Wednesday, December 9, 2009

Thailand's Best?

Ti Lo Su, Umphang, Tak province. By spannar00oi

The Thai language Places and Prices coffee table magazine published an issue 2 years back with top Thailand destinations. These were their choice of best waterfalls, without ranking:
  • Klong Thom Ron waterfall (being a waterfall as well), Krabi, Southern Thailand
  • Huai Khamin waterfall, Kanchanaburi, Central Thailand
  • Thi Lo Su, Tak, Northern Thailand
  • Thi Lo Re, Tak, Northern Thailand
  • Khlong Lan, Kampaeng Phet, Central Thailand
  • Tat Mok, Phetchabun, Central Thailand
  • Saeng Chan, Ubon Ratchathani, North-Eastern Thailand
Saeng Chan waterfall makes the list because it goes through a hole in the rock. Photo source.
  • Mae Surin, Mae Hong Son, Northern Thailand
  • Heo Narok, Nakhon Nayak, Central Thailand
  • Phraiwan, Phattalung, Southern Thailand
  • Krung Ching, Nakhon Si Thammarat, Southern Thailand
  • Ton Nga Chang, Songkhla, Southern Thailand
  • Mae Ya, Chiang Mai, Northern Thailand
There are probably many more that could of made the list. It's not mine. They may have tried to include all regions and be politically correct ....

Tuesday, December 8, 2009

Back on Track

Then finally on my day touring Phang Nga, I'm able to visit a real waterfall. A 7 km partially dirt track (reached from between kilometer markers 28-29 on highway no. 4) takes to me to the Khao Lampee-Thai Muang National Park Ton Phrai entrance. The last 200 meter involve a ridiculous steep rutted trail but the car at hand is OK. About 10 ladies and gents are hanging around a chess board playing checkers, but all look official and it's here I need to pay the park entrance of 100 Baht. From the parking area it's a walk of they say 650 meters, roughly 20 minutes up a well worn trail next to the fast flowing river.
It's their nature walk. The nature walk mainly focuses on some trees which are identified and foreseen with a description of their significance. It’s nice walk through mostly undisturbed forest, though in some locations the forest is only 50 meter wide, large stands of rubber seen beyond the jungle fringe.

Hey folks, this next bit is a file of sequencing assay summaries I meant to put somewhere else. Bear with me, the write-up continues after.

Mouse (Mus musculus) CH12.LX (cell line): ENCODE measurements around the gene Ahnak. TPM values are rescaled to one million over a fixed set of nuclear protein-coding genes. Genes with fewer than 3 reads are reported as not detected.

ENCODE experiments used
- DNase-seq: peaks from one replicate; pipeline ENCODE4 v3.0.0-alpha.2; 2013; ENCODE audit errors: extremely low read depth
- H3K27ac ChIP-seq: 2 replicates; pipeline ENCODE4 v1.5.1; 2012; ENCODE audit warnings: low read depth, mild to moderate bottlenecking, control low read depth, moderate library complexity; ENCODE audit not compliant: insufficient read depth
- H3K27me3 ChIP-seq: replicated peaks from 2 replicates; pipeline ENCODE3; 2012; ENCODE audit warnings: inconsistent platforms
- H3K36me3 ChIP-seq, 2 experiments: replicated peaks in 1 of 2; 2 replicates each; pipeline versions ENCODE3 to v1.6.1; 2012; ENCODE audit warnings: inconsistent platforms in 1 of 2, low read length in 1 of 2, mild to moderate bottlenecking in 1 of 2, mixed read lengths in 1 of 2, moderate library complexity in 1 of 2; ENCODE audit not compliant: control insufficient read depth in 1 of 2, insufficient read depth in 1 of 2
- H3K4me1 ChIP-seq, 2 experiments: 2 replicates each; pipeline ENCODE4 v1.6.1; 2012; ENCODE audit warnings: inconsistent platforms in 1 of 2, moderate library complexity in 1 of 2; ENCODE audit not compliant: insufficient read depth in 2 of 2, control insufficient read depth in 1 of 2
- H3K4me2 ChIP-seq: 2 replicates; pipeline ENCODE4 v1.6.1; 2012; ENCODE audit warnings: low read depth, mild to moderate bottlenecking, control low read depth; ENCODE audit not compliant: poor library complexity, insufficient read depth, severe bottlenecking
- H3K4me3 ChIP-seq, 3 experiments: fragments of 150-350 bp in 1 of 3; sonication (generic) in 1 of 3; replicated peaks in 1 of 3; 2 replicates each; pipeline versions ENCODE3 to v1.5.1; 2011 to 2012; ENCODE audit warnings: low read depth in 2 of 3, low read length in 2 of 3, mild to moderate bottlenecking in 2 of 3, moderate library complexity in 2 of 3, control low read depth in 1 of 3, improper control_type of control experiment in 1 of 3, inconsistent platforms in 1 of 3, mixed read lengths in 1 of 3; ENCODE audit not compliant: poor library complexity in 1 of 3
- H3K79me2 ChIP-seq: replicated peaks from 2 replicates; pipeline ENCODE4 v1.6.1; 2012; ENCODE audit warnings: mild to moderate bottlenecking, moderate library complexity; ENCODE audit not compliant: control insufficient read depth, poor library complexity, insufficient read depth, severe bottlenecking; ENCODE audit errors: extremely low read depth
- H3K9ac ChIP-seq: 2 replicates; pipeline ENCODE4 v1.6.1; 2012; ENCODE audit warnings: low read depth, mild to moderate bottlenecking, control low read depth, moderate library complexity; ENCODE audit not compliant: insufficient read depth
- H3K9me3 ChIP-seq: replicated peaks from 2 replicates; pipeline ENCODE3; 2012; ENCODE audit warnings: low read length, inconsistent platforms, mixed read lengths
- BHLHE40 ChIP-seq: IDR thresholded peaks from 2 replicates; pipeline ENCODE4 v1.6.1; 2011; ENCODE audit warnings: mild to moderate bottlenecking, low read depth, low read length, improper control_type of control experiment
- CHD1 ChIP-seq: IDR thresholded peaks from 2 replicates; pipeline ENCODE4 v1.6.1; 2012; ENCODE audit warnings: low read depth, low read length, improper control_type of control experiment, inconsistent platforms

Beautiful waterholes

Along the way are a number of not so secluded waterholes but just under the falls themselves is another great pool. The sandy bottom of this pool is relatively shallow as the water falls in a slant, not straight from about 20-25 meter height. (though others say 50 meters) The surroundings are besides natural very clean. I can't resist the urge and knowing that there was no one directly behind me strip and dive in and under.

The waterfall goes by the name Ton Phrai though I've also seen Tone Prai and Ton Phri. describes it as follow:
'Nam Tok Ton Phrai - a larger size fall with cascading water again throughout the year. At km 29 marker on route 4, follow a gravel road for 7km; therafter a further 1 km on foot is required - this is a good hike in the dry season.
Flora includes Dipterocarpus sp., Anisoptera costata, Syzygium sp, Hopea odorata, Mimusops elengi, several species of palm and bamboo. Common barking deer, langurs, wild pig, red jungle fowl, hill myna, and several reptiles, such as the reticulated python, and amphibians are examples of the fauna'.
Lots more photo's plus German blog entries.

Sunday, December 6, 2009

No compelling reason

Hin Lat (or alternatively Hin Laad) waterfall is once more not a real waterfall but more a series of rapids in an otherwise clear and swift flowing river. Located 8 kilometers upstream from Kapong, Phang Nga province, south Thailand, the road there is quite straight forward. However when expecting a waterfall and finding none, it's a bit unclear. There are a number of picnic tables where the road ends and locals tell me this is really the place where the waterfall is.

The river is deep in some area's so a great place to swim and relax. But other than that there's no compelling reason to come.

Other than the odd mention here and there, it seems nobody on the www has managed to get here.
Related Posts with Thumbnails